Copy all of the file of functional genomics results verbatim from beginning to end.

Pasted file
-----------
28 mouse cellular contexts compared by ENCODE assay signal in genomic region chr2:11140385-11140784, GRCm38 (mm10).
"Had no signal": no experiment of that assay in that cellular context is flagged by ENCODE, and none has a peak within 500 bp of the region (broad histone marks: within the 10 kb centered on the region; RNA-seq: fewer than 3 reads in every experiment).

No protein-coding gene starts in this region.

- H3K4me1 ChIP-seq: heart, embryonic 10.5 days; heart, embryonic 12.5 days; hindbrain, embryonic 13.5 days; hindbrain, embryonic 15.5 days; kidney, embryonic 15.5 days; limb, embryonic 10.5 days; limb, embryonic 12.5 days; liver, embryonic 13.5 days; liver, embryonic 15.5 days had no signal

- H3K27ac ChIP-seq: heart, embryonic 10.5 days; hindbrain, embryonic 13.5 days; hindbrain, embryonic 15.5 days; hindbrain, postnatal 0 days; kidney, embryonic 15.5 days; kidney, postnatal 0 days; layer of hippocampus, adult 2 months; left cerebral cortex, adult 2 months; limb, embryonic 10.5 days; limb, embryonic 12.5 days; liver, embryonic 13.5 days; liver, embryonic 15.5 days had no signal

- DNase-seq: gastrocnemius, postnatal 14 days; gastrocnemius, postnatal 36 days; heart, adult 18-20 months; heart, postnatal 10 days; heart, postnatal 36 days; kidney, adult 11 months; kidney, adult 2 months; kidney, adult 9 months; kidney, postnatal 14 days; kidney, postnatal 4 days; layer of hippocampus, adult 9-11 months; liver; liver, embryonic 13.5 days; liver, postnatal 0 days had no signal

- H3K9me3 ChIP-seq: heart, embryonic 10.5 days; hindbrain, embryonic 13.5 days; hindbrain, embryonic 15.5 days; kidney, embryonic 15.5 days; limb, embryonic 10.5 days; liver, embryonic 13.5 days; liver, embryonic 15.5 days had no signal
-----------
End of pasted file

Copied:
28 mouse cellular contexts compared by ENCODE assay signal in genomic region chr2:11140385-11140784, GRCm38 (mm10).
"Had no signal": no experiment of that assay in that cellular context is flagged by ENCODE, and none has a peak within 500 bp of the region (broad histone marks: within the 10 kb centered on the region; RNA-seq: fewer than 3 reads in every experiment).

No protein-coding gene starts in this region.

- H3K4me1 ChIP-seq: heart, embryonic 10.5 days; heart, embryonic 12.5 days; hindbrain, embryonic 13.5 days; hindbrain, embryonic 15.5 days; kidney, embryonic 15.5 days; limb, embryonic 10.5 days; limb, embryonic 12.5 days; liver, embryonic 13.5 days; liver, embryonic 15.5 days had no signal

- H3K27ac ChIP-seq: heart, embryonic 10.5 days; hindbrain, embryonic 13.5 days; hindbrain, embryonic 15.5 days; hindbrain, postnatal 0 days; kidney, embryonic 15.5 days; kidney, postnatal 0 days; layer of hippocampus, adult 2 months; left cerebral cortex, adult 2 months; limb, embryonic 10.5 days; limb, embryonic 12.5 days; liver, embryonic 13.5 days; liver, embryonic 15.5 days had no signal

- DNase-seq: gastrocnemius, postnatal 14 days; gastrocnemius, postnatal 36 days; heart, adult 18-20 months; heart, postnatal 10 days; heart, postnatal 36 days; kidney, adult 11 months; kidney, adult 2 months; kidney, adult 9 months; kidney, postnatal 14 days; kidney, postnatal 4 days; layer of hippocampus, adult 9-11 months; liver; liver, embryonic 13.5 days; liver, postnatal 0 days had no signal

- H3K9me3 ChIP-seq: heart, embryonic 10.5 days; hindbrain, embryonic 13.5 days; hindbrain, embryonic 15.5 days; kidney, embryonic 15.5 days; limb, embryonic 10.5 days; liver, embryonic 13.5 days; liver, embryonic 15.5 days had no signal